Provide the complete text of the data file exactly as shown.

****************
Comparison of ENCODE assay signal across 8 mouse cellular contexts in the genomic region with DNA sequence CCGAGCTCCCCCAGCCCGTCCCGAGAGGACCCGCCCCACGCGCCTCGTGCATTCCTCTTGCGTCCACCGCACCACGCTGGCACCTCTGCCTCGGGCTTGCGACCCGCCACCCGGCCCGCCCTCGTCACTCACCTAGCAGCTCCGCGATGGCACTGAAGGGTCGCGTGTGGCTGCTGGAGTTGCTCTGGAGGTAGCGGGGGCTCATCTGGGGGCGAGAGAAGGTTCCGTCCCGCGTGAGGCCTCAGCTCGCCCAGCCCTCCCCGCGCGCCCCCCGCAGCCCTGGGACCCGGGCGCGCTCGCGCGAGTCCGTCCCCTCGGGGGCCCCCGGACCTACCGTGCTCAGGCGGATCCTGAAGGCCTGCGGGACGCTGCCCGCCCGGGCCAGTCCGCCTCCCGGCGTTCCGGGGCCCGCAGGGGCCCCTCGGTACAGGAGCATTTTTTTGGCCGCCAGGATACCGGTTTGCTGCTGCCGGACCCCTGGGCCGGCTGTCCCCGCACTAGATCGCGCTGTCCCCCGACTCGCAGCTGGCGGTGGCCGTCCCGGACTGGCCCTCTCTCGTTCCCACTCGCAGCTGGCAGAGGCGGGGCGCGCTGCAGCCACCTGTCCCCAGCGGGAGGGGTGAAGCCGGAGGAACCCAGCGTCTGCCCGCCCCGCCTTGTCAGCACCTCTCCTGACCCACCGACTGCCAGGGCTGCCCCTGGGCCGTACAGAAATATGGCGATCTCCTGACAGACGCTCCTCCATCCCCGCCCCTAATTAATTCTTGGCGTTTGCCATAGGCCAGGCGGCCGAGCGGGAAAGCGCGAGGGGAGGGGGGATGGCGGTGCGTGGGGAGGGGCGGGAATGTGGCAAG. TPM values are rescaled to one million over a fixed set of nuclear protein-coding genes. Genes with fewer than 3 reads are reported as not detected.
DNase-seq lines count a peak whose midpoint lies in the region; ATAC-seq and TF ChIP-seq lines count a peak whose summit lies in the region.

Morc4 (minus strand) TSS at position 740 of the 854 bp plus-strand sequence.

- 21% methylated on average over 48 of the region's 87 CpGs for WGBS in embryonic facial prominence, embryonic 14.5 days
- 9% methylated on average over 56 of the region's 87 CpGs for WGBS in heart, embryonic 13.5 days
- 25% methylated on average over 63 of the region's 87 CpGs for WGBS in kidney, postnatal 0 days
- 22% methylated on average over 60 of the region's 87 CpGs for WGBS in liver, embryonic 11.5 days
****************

Comparison of ENCODE assay signal across 8 mouse cellular contexts in the genomic region with DNA sequence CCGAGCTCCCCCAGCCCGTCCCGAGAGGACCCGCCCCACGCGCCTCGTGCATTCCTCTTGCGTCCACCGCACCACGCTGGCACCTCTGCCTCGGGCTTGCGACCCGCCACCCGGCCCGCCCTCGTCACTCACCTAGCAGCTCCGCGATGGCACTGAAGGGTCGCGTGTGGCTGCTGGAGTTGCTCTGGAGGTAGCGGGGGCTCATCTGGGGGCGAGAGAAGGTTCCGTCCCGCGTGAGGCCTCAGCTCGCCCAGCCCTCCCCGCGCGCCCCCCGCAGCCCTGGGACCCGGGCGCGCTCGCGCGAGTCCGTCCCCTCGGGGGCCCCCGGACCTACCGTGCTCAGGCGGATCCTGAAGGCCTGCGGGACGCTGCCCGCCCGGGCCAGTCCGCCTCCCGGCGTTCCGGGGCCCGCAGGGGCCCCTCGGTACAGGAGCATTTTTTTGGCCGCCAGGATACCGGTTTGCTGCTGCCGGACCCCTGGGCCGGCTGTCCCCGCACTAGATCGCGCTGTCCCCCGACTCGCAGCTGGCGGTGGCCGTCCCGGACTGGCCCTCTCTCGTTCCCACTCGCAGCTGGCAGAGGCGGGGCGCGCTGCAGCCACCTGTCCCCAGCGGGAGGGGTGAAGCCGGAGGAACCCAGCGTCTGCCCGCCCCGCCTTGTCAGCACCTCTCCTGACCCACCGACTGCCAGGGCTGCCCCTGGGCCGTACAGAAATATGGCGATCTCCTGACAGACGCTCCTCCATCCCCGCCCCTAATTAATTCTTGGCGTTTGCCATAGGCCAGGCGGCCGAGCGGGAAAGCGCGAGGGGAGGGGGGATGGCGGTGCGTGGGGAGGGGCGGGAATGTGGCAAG. TPM values are rescaled to one million over a fixed set of nuclear protein-coding genes. Genes with fewer than 3 reads are reported as not detected.
DNase-seq lines count a peak whose midpoint lies in the region; ATAC-seq and TF ChIP-seq lines count a peak whose summit lies in the region.

Morc4 (minus strand) TSS at position 740 of the 854 bp plus-strand sequence.

- 21% methylated on average over 48 of the region's 87 CpGs for WGBS in embryonic facial prominence, embryonic 14.5 days
- 9% methylated on average over 56 of the region's 87 CpGs for WGBS in heart, embryonic 13.5 days
- 25% methylated on average over 63 of the region's 87 CpGs for WGBS in kidney, postnatal 0 days
- 22% methylated on average over 60 of the region's 87 CpGs for WGBS in liver, embryonic 11.5 days